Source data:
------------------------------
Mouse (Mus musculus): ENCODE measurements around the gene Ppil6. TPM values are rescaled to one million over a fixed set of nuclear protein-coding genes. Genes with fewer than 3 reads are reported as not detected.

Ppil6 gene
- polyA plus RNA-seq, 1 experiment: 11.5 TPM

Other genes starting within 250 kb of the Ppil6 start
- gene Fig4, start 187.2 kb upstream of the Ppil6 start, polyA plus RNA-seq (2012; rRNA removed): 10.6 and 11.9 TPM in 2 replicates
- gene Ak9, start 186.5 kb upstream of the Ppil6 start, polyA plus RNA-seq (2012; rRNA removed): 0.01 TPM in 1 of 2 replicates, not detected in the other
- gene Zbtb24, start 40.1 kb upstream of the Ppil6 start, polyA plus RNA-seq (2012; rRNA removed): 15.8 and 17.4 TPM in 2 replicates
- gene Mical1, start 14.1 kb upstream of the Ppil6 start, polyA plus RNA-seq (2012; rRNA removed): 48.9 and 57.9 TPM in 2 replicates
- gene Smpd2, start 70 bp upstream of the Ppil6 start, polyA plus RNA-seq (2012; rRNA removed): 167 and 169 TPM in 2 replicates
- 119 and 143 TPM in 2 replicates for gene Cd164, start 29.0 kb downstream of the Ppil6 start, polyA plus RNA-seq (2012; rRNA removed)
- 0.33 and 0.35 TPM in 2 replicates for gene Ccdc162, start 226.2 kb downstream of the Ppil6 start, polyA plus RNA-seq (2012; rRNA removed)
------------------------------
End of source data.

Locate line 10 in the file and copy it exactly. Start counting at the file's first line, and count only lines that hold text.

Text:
- 119 and 143 TPM in 2 replicates for gene Cd164, start 29.0 kb downstream of the Ppil6 start, polyA plus RNA-seq (2012; rRNA removed)